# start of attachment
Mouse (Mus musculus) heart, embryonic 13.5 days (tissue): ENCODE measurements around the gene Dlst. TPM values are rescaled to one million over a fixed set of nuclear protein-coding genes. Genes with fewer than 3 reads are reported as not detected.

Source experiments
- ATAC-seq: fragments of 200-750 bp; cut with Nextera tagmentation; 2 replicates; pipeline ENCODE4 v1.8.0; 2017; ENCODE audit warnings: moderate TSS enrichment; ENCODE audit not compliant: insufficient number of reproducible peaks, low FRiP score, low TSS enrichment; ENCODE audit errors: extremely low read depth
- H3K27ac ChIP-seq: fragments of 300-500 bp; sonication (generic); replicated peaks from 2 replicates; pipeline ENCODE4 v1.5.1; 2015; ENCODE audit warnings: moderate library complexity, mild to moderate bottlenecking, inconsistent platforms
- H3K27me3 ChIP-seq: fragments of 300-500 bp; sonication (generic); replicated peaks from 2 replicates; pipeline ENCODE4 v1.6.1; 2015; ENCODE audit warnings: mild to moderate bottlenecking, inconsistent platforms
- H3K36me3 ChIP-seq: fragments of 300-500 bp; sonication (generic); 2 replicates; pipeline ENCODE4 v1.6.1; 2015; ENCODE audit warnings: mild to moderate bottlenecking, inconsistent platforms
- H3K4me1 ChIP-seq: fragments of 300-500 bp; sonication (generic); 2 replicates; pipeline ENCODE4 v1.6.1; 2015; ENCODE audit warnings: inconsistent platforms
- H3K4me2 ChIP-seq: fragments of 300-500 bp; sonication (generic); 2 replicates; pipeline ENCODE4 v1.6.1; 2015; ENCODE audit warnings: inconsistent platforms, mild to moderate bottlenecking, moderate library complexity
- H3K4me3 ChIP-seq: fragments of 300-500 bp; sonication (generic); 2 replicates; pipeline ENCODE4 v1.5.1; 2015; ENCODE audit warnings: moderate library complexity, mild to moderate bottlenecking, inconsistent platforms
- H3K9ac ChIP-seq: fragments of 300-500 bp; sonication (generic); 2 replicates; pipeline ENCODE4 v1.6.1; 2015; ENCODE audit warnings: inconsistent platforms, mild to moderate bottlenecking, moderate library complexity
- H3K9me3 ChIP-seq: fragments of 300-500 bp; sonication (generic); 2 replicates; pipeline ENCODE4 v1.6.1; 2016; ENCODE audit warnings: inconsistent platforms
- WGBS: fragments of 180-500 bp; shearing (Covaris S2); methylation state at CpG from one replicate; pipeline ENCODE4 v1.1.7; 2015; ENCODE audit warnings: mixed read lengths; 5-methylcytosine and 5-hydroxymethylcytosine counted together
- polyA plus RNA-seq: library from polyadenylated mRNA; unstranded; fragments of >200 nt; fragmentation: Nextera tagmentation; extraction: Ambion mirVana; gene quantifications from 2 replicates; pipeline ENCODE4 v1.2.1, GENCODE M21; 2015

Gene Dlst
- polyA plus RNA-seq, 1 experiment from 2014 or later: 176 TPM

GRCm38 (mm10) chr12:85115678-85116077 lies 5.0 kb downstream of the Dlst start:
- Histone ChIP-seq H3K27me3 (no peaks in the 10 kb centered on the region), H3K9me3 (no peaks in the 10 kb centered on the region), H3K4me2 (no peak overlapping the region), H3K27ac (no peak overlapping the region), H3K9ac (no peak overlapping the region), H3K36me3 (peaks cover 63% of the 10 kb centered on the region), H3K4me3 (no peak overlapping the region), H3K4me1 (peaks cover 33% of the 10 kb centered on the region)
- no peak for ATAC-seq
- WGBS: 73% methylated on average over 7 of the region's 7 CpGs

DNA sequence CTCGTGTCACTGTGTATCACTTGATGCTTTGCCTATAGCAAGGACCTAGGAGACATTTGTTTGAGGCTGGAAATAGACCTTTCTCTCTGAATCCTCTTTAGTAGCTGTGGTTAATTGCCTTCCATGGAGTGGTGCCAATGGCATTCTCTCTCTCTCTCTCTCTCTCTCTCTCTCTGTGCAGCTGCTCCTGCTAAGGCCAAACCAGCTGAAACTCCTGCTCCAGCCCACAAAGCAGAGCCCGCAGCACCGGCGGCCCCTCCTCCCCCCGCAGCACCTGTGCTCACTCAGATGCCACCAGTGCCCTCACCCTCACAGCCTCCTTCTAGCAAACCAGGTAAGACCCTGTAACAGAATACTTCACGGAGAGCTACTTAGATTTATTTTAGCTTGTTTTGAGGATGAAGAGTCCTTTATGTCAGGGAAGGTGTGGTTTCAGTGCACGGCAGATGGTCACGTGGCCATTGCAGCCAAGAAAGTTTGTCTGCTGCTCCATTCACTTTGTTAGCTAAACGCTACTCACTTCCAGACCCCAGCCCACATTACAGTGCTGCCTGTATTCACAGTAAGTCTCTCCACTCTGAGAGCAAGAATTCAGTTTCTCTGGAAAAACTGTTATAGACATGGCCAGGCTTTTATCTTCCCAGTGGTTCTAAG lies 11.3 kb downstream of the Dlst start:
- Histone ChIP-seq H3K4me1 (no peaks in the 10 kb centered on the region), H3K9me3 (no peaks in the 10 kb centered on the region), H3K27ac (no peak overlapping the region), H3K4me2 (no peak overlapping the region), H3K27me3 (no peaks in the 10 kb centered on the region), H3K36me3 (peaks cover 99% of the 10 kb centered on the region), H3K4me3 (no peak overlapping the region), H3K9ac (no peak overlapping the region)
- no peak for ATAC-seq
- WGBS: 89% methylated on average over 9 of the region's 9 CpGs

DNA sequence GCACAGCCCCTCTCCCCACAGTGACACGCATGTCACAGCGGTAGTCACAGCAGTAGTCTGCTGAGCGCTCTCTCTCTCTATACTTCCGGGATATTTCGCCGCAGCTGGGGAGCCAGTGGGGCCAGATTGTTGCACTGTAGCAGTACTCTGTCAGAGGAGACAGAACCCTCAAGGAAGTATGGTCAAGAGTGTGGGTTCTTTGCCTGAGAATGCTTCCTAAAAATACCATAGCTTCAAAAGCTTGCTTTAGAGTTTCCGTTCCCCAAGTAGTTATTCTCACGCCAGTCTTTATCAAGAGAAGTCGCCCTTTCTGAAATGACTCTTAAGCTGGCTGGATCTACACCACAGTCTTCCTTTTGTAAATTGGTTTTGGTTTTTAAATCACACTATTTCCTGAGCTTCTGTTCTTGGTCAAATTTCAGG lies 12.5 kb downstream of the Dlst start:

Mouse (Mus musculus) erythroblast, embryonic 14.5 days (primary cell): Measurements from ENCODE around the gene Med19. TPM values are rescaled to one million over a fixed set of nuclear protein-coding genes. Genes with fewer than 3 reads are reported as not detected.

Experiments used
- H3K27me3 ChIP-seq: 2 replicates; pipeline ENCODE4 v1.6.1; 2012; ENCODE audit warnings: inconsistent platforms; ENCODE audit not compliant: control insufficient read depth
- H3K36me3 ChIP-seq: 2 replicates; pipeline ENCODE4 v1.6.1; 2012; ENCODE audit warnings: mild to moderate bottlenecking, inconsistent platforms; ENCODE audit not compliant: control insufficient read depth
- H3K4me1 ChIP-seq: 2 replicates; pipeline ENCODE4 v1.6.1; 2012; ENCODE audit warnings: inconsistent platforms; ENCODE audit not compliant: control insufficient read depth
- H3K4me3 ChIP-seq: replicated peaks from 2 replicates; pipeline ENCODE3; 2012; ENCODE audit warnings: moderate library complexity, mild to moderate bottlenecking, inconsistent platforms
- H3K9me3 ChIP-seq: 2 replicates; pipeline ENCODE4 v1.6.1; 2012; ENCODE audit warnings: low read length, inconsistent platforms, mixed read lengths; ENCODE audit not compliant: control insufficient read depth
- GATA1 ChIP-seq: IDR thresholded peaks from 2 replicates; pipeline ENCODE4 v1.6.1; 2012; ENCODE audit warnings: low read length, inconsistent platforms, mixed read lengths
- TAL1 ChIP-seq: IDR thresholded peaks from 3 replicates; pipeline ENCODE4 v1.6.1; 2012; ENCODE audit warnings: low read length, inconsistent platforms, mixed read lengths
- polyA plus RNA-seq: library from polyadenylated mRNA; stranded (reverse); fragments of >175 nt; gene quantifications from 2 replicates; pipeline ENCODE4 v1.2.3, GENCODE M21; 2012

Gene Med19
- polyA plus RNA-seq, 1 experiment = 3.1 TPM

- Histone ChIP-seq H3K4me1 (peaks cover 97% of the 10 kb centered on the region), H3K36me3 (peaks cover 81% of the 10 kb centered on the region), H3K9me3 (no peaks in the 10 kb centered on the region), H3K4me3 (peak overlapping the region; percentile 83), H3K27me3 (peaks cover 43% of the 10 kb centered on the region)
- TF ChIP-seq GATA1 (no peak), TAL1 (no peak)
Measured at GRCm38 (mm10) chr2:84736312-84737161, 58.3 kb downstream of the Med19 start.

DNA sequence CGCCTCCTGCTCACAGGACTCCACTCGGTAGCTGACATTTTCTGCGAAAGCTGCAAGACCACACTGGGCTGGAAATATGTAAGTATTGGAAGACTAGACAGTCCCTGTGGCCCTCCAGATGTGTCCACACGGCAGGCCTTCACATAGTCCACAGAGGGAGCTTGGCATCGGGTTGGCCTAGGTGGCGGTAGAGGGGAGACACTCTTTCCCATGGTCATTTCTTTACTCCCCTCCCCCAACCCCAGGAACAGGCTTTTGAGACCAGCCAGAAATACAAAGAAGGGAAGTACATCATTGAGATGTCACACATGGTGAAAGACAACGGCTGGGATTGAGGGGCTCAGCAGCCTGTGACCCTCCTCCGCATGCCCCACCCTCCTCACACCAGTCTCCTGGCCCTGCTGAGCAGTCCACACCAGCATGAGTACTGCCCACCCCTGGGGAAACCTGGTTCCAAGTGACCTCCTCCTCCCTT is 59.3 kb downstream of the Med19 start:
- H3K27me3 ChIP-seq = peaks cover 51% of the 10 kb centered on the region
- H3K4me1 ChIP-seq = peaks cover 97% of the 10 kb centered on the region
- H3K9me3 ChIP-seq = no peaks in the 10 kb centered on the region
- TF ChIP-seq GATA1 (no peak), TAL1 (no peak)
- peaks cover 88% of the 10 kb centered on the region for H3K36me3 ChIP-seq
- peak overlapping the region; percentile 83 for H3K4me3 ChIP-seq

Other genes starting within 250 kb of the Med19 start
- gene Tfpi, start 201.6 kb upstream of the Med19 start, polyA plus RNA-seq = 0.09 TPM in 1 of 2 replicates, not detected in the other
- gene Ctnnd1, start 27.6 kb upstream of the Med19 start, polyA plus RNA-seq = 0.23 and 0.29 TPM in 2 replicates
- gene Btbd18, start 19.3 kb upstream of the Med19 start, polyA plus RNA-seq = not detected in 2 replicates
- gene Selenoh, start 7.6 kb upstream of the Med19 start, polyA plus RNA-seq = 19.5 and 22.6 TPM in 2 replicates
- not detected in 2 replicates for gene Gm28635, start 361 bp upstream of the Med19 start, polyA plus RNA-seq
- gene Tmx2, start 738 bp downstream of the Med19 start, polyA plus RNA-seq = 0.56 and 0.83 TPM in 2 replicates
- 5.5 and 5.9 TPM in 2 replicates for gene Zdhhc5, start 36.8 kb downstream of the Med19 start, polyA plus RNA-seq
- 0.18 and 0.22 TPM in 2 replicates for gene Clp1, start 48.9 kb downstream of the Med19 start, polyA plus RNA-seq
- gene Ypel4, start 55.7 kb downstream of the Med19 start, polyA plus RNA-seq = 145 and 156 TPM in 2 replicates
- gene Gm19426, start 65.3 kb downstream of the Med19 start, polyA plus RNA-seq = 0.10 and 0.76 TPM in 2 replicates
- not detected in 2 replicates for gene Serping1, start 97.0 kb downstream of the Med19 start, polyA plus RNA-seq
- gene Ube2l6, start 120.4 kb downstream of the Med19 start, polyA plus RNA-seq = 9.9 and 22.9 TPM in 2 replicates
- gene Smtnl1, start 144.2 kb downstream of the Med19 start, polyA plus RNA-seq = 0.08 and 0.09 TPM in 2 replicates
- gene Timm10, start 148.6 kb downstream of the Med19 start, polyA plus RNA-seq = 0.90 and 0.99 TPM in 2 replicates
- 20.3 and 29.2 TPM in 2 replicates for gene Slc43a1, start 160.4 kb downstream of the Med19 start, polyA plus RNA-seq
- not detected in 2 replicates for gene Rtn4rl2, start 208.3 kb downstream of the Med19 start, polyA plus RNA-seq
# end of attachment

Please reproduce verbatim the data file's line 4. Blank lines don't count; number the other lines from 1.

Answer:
- H3K27ac ChIP-seq: fragments of 300-500 bp; sonication (generic); replicated peaks from 2 replicates; pipeline ENCODE4 v1.5.1; 2015; ENCODE audit warnings: moderate library complexity, mild to moderate bottlenecking, inconsistent platforms